Forget the subtitle. Author James Shapiro is an orthodox literary scholar who thinks Shakespeare wrote Shakespeare. The real drama in Contested Will is the contest. Shapiro does pay some attention to the facts behind the great authorship debate, but his real focus is on people and theories. Why were such well-known intellectuals as Sigmund Freud, Mark Twain, and Helen Keller drawn to the idea that someone else wrote the works attributed to Shakespeare? To a large extent Shapiro blames changes in how we think of authorship, writing, and Shakespeare. For example, it’s normal to spell our names the same way every time nowadays, but wasn’t then. Authorship and ascription are valued more now, by authors, readers, and publishers, than they were. (Shakespeare’s first published play, Titus Andronicus, originally appeared in print without a named author.) “No one thought to interview his family, friends, or fellow actors until it was too late to do so,” resulting in a lack of first person anecdotes, business records, and personal letters, the stuff that fuels research-based biographies.
Why I picked it up: I was thrilled by a book I recently read about Shakespeare and forgery, and was looking for more controversial, recent works about the Bard of Avon. This was on the first page of my subject search at the library.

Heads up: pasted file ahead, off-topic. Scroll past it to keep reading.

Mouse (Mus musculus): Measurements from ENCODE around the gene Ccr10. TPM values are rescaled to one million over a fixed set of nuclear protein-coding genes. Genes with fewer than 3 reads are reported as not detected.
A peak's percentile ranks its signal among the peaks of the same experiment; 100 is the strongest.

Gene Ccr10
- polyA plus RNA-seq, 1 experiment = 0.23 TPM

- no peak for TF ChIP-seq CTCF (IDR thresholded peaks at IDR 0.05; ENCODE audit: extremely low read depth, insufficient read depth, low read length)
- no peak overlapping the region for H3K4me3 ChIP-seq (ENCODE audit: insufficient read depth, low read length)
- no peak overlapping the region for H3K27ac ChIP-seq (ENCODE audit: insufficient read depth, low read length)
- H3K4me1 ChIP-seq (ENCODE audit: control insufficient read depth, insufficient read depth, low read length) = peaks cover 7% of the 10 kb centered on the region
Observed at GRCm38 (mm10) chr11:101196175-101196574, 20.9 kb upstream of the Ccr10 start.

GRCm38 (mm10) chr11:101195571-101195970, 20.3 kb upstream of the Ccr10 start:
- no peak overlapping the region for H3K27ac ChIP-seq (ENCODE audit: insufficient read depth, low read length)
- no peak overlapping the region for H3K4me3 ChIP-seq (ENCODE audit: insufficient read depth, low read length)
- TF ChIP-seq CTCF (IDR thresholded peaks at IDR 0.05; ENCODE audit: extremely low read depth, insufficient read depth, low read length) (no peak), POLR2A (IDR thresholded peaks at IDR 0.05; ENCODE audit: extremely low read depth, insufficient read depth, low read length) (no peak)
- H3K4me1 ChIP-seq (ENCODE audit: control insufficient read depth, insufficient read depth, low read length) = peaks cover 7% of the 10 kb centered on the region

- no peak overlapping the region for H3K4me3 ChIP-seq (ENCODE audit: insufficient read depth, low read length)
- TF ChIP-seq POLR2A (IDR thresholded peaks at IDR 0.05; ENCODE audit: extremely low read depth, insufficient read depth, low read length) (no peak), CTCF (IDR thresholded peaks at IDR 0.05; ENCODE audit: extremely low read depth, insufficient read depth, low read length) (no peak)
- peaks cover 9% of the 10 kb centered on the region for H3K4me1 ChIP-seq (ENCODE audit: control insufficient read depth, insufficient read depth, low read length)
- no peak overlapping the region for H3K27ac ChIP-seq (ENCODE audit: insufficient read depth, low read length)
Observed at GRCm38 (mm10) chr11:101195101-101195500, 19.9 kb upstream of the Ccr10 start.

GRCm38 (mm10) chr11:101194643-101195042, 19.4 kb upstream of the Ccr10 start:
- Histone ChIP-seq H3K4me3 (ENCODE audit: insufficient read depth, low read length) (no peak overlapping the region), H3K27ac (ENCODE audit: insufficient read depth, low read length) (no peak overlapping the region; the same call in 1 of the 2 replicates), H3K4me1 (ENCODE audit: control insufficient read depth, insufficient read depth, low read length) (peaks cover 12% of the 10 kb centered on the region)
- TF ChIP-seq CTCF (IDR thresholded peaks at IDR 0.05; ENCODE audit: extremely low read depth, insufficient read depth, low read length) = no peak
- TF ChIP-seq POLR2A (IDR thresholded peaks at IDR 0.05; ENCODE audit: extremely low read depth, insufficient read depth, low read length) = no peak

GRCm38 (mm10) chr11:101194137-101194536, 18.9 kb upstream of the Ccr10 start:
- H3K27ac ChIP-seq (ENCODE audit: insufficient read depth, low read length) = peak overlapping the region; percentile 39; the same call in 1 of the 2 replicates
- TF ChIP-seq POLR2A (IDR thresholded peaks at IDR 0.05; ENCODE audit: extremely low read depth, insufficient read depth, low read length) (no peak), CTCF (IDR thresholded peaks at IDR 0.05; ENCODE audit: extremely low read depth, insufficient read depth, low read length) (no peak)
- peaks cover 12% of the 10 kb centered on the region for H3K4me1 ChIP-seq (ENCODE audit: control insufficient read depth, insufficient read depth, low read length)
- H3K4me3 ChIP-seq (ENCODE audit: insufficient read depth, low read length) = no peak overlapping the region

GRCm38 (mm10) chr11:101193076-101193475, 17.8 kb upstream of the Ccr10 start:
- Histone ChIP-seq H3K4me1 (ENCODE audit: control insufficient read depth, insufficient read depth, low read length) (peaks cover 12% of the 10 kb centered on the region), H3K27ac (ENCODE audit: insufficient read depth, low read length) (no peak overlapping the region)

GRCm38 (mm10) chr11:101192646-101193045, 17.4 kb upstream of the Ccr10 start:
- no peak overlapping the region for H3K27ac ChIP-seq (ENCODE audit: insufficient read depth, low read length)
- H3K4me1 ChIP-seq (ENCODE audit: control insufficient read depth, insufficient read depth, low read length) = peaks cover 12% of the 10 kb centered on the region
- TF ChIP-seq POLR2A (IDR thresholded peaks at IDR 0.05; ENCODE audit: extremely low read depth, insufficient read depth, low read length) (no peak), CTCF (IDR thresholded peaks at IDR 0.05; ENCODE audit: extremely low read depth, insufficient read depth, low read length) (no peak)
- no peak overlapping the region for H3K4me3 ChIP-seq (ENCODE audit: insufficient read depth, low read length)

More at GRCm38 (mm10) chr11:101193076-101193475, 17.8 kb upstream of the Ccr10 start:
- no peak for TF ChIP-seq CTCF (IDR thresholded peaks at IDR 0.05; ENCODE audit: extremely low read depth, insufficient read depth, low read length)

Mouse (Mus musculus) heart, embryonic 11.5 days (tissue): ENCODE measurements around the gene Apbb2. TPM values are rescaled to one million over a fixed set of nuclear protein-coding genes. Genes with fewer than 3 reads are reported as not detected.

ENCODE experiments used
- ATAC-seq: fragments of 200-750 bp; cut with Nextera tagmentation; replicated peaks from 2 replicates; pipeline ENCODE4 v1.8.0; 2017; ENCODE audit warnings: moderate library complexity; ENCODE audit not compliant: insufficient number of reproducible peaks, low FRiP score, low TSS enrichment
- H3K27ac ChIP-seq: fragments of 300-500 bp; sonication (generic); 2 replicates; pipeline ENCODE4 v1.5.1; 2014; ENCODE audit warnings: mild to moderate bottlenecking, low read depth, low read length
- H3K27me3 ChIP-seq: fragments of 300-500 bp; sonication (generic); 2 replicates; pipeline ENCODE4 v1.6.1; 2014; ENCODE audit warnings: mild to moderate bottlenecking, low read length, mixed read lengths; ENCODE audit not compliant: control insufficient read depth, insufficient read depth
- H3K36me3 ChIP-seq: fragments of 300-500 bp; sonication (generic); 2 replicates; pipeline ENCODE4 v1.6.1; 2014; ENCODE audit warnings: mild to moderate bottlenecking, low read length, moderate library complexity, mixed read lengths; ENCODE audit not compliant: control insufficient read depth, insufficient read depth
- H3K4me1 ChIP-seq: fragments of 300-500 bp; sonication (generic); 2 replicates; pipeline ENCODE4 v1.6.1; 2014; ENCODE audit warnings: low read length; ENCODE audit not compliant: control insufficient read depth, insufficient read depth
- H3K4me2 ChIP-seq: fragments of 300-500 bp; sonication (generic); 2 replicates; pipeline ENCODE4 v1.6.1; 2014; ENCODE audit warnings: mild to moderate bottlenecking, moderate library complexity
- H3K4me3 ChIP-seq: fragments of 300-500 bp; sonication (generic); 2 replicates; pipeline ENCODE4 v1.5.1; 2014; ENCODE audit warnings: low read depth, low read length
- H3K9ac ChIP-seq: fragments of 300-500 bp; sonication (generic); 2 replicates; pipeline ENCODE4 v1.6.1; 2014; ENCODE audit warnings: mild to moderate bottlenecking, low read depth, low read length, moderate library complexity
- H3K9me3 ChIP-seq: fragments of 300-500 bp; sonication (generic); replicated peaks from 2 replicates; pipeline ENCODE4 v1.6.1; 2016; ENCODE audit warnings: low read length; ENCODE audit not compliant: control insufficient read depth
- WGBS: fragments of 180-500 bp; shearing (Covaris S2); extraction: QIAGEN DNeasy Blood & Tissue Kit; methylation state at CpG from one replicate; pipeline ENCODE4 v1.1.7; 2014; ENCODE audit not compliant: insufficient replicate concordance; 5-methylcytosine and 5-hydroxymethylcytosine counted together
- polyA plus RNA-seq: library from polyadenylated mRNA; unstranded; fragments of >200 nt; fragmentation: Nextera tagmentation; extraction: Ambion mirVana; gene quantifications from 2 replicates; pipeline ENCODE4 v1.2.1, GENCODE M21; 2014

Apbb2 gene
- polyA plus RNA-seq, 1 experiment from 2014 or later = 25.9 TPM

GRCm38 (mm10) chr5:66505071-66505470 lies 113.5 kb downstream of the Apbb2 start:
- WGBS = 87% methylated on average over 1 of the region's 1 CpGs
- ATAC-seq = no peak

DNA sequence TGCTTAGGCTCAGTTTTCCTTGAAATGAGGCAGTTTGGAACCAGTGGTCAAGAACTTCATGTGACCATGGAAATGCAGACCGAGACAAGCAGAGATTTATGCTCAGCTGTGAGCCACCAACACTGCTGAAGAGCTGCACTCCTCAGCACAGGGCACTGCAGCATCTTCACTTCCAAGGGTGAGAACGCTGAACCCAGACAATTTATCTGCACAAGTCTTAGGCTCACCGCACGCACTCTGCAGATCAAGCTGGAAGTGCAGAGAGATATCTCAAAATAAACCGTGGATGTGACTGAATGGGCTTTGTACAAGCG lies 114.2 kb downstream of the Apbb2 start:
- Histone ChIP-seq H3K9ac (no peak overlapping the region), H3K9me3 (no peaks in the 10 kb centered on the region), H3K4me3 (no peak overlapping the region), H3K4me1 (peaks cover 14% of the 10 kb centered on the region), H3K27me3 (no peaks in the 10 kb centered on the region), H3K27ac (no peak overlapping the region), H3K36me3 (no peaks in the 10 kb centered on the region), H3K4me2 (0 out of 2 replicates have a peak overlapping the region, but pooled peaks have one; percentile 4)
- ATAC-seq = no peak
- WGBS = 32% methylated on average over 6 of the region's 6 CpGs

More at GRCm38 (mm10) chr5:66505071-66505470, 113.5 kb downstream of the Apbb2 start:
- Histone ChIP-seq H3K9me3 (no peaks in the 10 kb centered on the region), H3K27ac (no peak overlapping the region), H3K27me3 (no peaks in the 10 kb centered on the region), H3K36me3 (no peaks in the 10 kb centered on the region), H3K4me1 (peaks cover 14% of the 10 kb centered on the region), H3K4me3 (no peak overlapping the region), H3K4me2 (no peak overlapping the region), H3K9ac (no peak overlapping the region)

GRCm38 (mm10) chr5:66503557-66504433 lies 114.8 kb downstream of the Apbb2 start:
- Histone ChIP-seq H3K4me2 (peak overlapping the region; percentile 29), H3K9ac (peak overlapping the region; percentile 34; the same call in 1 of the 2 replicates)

Why I finished it: Shapiro is a skilled and careful author. He is also, in many respects, sympathetic to those with doubts. Instead of taking a reactionary stance that Shakespeare is the premier author of English drama, Shapiro observes that in Shakespeare’s day, and immediately after his demise, he was considered among the best of that era's dramatic writers, but that his sonnets were long ill-regarded.
Shapiro himself has a long history of being misinformed by the literary establishment. His advisers dissuaded him from approaching Shakespeare's relationship with the Jewish community as a dissertation topic by asserting there were no Jews in England in those days. He also shares the fruits of his ongoing struggle against the inertia of received information: “When I began teaching in the early 1980s, I didn't know that three of the plays in my Shakespeare syllabus -- Titus Andronicus, Timon of Athens, and Pericles -- were coauthored.” His estimation that it will take a generation for the understanding that Shakespeare co-wrote many plays with other recognized playwrights of his day (and not shadowy anonymous nobles and aristocrats) seems spot on.